Saturday May 22 was the day I had waited for since last October: the re-opening of the Oak Park Farmers’ Market! I leapt out of bed at the crack of dawn – okay, I eased out of bed at 8 am, but still, I was excited. As I walked into the church parking lot that houses our market, and smelled the doughnuts frying and heard the bluegrass music playing, I felt a rush of joy. Spring is really here! The long, cold, brutal Chicago winter is really over! Picking up right where I had left off last fall, I stopped to chat with friends; cooed over babies grown much bigger; and marveled at all the beautiful flowers. (I didn’t need to buy any peonies, though. The peonies in my own yard are extraordinary.)
My expectations for the produce were low, however. I remembered May at the farmers’ market from years past: northern Illinois does not have a warm climate, and the growing season is still very young here. The real gems of the farmers’ market — the cherries, the blueberries, the heirloom tomatoes – would not be coming for several more months. I jokingly told my husband that I would be coming back with lettuce . . . and more lettuce. What I found, in fact, in addition to all the lettuce, was asparagus, green onions, radishes and rhubarb. I picked up two pounds of pencil-thin asparagus, some farm fresh eggs – I don’t know why I am willing to pay $5 for a dozen eggs at the farmers’ market when I won’t pay more than $3 at the store – and two pounds of rosy pink rhubarb. The asparagus were destined for Sunday dinner; the eggs were for the week’s breakfasts and baking projects, but the rhubarb was for canning. I had already made batches of strawberry-rhubarb jam and orange-rhubarb jam this spring using grocery store rhubarb, so I wanted to try something different. I flipped through my favorite canning cookbook and found a recipe for rhubarb conserve. I happened to have all the ingredients, so I was sold.
A conserve, for those of you who don’t know, is a soft spread made with fresh fruit, dried fruit and nuts. They are delicious on bread, like a jam, but also make wonderful accompaniments to cheese trays and even sandwiches. This conserve combines rhubarb – a lot of rhubarb — with citrus fruits, raisins, sugar, and walnuts and is flavored with a little nutmeg. It’s sweet but also tart if you get a bite of citrus and has an interesting texture. I’ve never made a conserve before because they feature nuts, and my daughter, who is frequently my canning sous-chef, is allergic to nuts. But she was occupied with visiting grandparents, so I did not feel guilty going ahead and making the rhubarb conserve without her. Allergies aside, I suspect I will be giving away most of these jars. It definitely seems like the highest and best use of this conserve would be on an hors d’oeuvres or cheese tray and I just don’t put out a cheese tray that often in my daily life.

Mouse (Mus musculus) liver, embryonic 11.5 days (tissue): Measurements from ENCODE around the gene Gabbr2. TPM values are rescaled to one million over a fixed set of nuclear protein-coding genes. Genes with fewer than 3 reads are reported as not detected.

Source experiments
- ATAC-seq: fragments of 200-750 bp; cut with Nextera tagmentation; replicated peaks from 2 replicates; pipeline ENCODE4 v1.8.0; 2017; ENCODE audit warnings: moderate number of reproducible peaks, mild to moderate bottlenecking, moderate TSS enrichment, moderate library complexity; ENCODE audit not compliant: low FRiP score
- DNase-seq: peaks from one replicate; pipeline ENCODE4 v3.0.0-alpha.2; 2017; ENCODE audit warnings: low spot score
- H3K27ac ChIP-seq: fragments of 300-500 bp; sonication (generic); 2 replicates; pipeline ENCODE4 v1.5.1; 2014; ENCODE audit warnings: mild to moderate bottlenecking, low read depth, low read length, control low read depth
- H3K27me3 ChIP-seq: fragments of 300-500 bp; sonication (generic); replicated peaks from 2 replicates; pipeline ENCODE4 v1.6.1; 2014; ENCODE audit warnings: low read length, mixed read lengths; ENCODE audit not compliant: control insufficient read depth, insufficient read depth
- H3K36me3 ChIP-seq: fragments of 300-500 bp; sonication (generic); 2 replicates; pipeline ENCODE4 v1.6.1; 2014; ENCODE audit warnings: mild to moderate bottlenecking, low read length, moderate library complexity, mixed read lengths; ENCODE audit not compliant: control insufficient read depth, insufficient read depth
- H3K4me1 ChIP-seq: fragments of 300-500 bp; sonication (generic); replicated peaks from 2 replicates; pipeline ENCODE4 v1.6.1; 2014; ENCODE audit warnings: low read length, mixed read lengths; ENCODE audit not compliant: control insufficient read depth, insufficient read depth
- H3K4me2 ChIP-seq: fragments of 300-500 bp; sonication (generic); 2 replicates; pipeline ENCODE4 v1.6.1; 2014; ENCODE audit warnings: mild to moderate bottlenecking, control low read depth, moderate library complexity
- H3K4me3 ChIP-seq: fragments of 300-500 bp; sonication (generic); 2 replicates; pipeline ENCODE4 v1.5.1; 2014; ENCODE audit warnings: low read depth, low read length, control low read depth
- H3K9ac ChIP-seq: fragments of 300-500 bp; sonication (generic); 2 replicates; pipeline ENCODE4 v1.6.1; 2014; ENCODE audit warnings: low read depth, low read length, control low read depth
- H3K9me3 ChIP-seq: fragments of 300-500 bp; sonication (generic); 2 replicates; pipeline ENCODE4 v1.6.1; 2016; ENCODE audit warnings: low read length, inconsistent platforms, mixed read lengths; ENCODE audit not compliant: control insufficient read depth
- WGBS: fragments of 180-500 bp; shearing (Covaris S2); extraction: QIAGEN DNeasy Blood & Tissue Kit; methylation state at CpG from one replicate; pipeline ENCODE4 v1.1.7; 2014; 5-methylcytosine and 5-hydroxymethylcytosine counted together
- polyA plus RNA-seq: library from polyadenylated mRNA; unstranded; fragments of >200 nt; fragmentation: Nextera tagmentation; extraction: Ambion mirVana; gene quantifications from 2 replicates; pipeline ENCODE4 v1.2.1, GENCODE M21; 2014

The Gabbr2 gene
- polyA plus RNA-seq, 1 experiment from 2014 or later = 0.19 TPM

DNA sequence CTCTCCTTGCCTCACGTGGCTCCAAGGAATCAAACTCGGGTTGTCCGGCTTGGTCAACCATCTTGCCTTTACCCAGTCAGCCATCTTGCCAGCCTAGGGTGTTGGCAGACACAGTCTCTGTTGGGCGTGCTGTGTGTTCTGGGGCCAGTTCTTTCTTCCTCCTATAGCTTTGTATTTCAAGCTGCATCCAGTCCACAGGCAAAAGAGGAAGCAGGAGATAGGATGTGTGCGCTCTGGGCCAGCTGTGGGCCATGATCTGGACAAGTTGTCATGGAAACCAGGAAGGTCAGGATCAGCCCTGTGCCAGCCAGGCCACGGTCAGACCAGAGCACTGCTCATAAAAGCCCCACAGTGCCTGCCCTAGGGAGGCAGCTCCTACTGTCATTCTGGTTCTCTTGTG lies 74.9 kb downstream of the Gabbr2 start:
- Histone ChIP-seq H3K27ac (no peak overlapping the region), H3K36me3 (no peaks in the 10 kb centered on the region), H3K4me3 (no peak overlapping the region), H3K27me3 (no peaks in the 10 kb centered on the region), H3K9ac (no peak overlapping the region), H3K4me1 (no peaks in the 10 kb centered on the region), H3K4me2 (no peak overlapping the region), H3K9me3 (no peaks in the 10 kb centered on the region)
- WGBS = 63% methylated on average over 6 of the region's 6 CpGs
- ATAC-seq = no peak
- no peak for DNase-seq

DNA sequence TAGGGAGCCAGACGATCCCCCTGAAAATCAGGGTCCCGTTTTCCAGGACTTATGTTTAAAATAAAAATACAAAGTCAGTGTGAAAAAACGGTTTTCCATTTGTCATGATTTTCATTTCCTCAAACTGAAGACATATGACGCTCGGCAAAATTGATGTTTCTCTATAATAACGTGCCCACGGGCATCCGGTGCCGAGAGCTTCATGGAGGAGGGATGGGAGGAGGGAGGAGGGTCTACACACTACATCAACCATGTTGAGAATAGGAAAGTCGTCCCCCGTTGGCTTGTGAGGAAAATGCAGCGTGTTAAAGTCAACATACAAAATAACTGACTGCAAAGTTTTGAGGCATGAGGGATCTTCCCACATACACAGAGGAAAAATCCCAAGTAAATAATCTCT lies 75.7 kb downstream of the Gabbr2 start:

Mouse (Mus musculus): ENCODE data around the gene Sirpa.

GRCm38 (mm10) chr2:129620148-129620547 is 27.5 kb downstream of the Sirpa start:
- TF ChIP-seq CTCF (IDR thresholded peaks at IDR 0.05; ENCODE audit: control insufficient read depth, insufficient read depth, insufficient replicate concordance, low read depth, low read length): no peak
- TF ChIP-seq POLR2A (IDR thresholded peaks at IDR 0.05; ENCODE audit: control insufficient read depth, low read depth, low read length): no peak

I will be doing a lot more canning this spring and summer with all the wonderful fruits and vegetables I find at the Oak Park Farmers’ Market. This was just the beginning. But what a good beginning it was!
Because I am so happy that spring is really here, I am going to give one reader a jar of the rhubarb conserve. To enter, leave a comment here telling me what you are looking forward to this summer. (While you are at it, feel free to subscribe to my RSS feed, email updates or follow me on Twitter!) Entries must be received by midnight CDT on Wednesday, May 26, which happens to be my eighth wedding anniversary. I will randomly select a winner and announce it on Thursday the 27th. Good luck!